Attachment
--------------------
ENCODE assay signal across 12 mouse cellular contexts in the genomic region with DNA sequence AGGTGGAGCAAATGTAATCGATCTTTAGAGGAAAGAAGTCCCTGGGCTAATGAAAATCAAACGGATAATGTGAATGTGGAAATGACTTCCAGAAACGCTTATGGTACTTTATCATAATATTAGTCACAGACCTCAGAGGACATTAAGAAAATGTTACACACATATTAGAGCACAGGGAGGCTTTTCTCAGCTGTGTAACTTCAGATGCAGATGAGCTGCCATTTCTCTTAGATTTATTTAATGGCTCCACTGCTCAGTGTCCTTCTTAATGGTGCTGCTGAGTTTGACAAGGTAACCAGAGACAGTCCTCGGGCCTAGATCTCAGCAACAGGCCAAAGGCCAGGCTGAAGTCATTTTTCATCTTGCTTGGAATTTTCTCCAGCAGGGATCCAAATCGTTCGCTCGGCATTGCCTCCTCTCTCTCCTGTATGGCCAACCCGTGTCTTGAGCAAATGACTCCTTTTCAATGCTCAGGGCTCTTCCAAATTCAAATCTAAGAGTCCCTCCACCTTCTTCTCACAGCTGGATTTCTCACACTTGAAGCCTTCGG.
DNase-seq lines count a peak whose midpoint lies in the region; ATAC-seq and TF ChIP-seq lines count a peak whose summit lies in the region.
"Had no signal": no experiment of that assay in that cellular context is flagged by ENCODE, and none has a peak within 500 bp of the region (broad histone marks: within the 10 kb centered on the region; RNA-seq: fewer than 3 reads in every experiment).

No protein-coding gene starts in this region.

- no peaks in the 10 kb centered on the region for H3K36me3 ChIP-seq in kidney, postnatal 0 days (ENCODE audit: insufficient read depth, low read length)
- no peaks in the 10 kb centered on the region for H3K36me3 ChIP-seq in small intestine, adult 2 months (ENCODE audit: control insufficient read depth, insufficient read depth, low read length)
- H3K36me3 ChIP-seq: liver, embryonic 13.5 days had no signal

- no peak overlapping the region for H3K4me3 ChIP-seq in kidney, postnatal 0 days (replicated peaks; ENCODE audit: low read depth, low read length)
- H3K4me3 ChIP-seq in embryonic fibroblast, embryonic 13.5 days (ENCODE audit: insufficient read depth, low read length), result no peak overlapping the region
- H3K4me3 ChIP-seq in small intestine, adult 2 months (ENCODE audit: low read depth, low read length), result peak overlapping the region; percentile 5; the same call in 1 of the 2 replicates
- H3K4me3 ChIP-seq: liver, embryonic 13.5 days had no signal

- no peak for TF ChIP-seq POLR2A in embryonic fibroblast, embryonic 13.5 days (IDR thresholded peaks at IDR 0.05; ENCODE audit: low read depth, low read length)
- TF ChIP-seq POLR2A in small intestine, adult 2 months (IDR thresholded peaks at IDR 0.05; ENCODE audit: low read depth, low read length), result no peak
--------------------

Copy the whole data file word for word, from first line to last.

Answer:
ENCODE assay signal across 12 mouse cellular contexts in the genomic region with DNA sequence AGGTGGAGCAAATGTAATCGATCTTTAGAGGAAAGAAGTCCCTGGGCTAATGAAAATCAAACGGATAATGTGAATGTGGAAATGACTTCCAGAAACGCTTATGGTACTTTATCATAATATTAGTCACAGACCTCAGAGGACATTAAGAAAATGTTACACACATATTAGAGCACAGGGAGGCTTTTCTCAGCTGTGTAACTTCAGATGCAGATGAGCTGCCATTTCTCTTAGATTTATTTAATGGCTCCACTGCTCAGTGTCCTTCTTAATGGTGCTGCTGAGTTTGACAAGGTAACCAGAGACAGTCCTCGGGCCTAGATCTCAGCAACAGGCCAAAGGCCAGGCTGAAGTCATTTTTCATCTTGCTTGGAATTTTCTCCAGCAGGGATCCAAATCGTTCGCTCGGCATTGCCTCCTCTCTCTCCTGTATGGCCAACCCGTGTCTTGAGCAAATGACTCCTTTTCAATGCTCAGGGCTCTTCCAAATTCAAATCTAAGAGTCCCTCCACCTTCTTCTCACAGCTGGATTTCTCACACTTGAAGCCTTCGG.
DNase-seq lines count a peak whose midpoint lies in the region; ATAC-seq and TF ChIP-seq lines count a peak whose summit lies in the region.
"Had no signal": no experiment of that assay in that cellular context is flagged by ENCODE, and none has a peak within 500 bp of the region (broad histone marks: within the 10 kb centered on the region; RNA-seq: fewer than 3 reads in every experiment).

No protein-coding gene starts in this region.

- no peaks in the 10 kb centered on the region for H3K36me3 ChIP-seq in kidney, postnatal 0 days (ENCODE audit: insufficient read depth, low read length)
- no peaks in the 10 kb centered on the region for H3K36me3 ChIP-seq in small intestine, adult 2 months (ENCODE audit: control insufficient read depth, insufficient read depth, low read length)
- H3K36me3 ChIP-seq: liver, embryonic 13.5 days had no signal

- no peak overlapping the region for H3K4me3 ChIP-seq in kidney, postnatal 0 days (replicated peaks; ENCODE audit: low read depth, low read length)
- H3K4me3 ChIP-seq in embryonic fibroblast, embryonic 13.5 days (ENCODE audit: insufficient read depth, low read length), result no peak overlapping the region
- H3K4me3 ChIP-seq in small intestine, adult 2 months (ENCODE audit: low read depth, low read length), result peak overlapping the region; percentile 5; the same call in 1 of the 2 replicates
- H3K4me3 ChIP-seq: liver, embryonic 13.5 days had no signal

- no peak for TF ChIP-seq POLR2A in embryonic fibroblast, embryonic 13.5 days (IDR thresholded peaks at IDR 0.05; ENCODE audit: low read depth, low read length)
- TF ChIP-seq POLR2A in small intestine, adult 2 months (IDR thresholded peaks at IDR 0.05; ENCODE audit: low read depth, low read length), result no peak